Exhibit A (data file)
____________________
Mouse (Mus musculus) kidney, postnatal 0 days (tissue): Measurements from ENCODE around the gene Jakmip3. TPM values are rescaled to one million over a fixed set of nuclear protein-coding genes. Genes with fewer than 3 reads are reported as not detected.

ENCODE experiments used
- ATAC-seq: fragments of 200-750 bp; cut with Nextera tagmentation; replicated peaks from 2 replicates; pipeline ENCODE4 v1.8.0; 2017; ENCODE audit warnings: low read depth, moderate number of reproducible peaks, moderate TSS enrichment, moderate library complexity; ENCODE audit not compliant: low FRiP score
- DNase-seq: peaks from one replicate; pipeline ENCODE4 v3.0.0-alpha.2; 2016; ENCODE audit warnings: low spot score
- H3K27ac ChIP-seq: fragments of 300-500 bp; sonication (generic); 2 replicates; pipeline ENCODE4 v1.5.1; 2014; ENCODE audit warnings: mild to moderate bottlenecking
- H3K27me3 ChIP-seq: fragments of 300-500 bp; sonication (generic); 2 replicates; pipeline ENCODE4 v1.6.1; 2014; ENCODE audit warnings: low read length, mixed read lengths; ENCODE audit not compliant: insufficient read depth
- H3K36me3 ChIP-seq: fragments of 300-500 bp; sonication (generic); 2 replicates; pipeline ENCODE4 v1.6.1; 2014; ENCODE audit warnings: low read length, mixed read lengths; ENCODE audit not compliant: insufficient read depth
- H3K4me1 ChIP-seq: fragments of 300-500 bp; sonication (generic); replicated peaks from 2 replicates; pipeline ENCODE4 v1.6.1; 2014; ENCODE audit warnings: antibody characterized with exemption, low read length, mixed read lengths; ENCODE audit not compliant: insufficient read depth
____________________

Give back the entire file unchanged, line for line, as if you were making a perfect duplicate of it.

Mouse (Mus musculus) kidney, postnatal 0 days (tissue): Measurements from ENCODE around the gene Jakmip3. TPM values are rescaled to one million over a fixed set of nuclear protein-coding genes. Genes with fewer than 3 reads are reported as not detected.

ENCODE experiments used
- ATAC-seq: fragments of 200-750 bp; cut with Nextera tagmentation; replicated peaks from 2 replicates; pipeline ENCODE4 v1.8.0; 2017; ENCODE audit warnings: low read depth, moderate number of reproducible peaks, moderate TSS enrichment, moderate library complexity; ENCODE audit not compliant: low FRiP score
- DNase-seq: peaks from one replicate; pipeline ENCODE4 v3.0.0-alpha.2; 2016; ENCODE audit warnings: low spot score
- H3K27ac ChIP-seq: fragments of 300-500 bp; sonication (generic); 2 replicates; pipeline ENCODE4 v1.5.1; 2014; ENCODE audit warnings: mild to moderate bottlenecking
- H3K27me3 ChIP-seq: fragments of 300-500 bp; sonication (generic); 2 replicates; pipeline ENCODE4 v1.6.1; 2014; ENCODE audit warnings: low read length, mixed read lengths; ENCODE audit not compliant: insufficient read depth
- H3K36me3 ChIP-seq: fragments of 300-500 bp; sonication (generic); 2 replicates; pipeline ENCODE4 v1.6.1; 2014; ENCODE audit warnings: low read length, mixed read lengths; ENCODE audit not compliant: insufficient read depth
- H3K4me1 ChIP-seq: fragments of 300-500 bp; sonication (generic); replicated peaks from 2 replicates; pipeline ENCODE4 v1.6.1; 2014; ENCODE audit warnings: antibody characterized with exemption, low read length, mixed read lengths; ENCODE audit not compliant: insufficient read depth